Bush’s Budget For Higher Education Called ‘Stingy’ by Senate DemocratsBy Judy Holland
Hearst Newspapers -- WASHINGTON
President Bush’s bare-bones budget for higher education would make the federal government’s main college grant program slightly more generous but would slash other student grant and loan programs to pay for it.
Senate Democrats blasted the proposal Monday as stingy, saying it would force students struggling to pay college tuition to fall deeper into debt.
Sen. Edward M. Kennedy, D-Mass., the top Democrat on the Senate Health, Education, Labor and Pensions Committee, said the overall education budget has been cut by $500 million from $56.5 billion in fiscal 2005 to $56 billion in fiscal 2006, which he said was the first cut in an education budget in 10 years.
Kennedy called the president’s budget the “most anti-student, anti-education budget since Republicans tried to abolish the Department of Education” in the first Bush administration.
The president’s proposed 2006 budget for the fiscal year starting Oct. 1 proposes raising the Pell grant maximum scholarship for college students by $100 for each of the next five years, up to $4,550 from $4,050. Pell grants are the government’s largest form of financial aid to help low-income undergraduate students pay for college, assisting more than 5 million students annually.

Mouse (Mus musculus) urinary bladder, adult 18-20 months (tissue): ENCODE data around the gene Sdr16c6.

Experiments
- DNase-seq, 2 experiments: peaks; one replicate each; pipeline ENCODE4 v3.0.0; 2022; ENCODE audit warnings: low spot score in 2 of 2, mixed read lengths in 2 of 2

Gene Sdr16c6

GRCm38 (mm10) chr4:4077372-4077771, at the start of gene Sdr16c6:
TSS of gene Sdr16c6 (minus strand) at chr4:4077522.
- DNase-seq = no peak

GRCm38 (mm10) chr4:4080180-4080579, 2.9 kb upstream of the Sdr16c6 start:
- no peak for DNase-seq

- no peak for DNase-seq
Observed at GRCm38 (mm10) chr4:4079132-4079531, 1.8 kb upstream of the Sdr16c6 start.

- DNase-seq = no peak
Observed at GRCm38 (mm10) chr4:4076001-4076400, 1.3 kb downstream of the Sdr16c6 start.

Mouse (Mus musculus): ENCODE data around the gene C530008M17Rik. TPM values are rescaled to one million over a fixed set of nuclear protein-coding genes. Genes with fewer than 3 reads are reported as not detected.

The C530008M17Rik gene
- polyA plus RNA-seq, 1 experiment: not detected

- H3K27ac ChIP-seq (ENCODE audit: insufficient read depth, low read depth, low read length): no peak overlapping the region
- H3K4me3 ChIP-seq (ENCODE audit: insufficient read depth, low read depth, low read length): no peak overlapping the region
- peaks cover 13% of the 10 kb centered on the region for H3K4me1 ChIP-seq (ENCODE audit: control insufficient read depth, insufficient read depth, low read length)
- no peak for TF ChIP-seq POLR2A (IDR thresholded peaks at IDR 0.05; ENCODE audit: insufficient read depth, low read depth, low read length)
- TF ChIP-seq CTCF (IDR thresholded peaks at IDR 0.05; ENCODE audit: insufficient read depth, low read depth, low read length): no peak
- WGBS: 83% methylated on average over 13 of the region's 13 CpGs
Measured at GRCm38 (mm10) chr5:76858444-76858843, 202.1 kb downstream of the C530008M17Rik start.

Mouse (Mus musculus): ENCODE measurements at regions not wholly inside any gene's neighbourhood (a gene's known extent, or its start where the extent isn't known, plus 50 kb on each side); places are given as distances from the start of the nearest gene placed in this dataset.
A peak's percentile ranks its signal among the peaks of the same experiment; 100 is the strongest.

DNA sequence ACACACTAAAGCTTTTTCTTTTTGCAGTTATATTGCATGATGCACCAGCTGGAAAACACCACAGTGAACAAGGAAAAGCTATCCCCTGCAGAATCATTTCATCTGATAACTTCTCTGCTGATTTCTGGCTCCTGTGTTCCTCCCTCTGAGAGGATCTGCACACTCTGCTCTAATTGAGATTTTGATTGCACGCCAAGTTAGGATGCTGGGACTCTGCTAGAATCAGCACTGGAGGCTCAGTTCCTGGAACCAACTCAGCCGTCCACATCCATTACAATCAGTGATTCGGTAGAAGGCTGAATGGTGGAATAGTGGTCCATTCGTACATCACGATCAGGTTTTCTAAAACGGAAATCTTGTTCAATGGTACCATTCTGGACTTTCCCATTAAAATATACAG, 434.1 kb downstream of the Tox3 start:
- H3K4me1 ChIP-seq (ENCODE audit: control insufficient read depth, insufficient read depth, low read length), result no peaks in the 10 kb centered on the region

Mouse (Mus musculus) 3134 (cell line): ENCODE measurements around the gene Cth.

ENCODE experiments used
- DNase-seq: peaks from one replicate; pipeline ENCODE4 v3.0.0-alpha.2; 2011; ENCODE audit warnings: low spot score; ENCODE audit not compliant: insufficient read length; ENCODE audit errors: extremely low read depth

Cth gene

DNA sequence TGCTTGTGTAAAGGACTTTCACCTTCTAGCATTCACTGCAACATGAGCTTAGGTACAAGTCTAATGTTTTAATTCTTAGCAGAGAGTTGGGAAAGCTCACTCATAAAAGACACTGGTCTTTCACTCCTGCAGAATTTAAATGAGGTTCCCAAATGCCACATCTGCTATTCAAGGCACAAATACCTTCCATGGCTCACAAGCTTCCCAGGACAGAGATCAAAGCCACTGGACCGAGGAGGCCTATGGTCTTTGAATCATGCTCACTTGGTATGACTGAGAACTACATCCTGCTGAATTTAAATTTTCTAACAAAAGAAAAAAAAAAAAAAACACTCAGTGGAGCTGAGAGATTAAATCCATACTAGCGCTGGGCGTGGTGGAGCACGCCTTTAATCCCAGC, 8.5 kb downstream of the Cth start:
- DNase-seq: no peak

The grant, which does not have to be repaid, can be used at about 6,000 colleges and universities. Pell grants range from $400 to $4,050, depending on need.
The Bush budget would eliminate four programs: the Perkins loan program, which provides low-interest loans to financially needy students and allows those entering some public service fields such as teaching and police work, to have their loans forgiven, and the Talent Search, Upward Bound and GEAR UP programs, which help low-income middle- and high-school students plan and prepare for college.
It also cuts the LEAP grant, which matches federal funds with state dollars to allow states to award grants to low-income students.
“For families struggling to pay for college, the budget is worse than robbing Peter to pay Paul,” Kennedy told reporters in a conference call. Kennedy said college costs are rising much faster than the $100 annual increase in Pell grants, which “doesn’t pass the laugh test.”
Sen. Charles E. Schumer, D-N.Y., said the president has taken a “meat axe” approach to budget cutting and that the “overall bad exceeds the overall good” in changes to higher education funding. Schumer warned that thousands of college students in New York could lose a significant source of tuition assistance because of a formula change in Pell grants that will tighten eligibility requirements.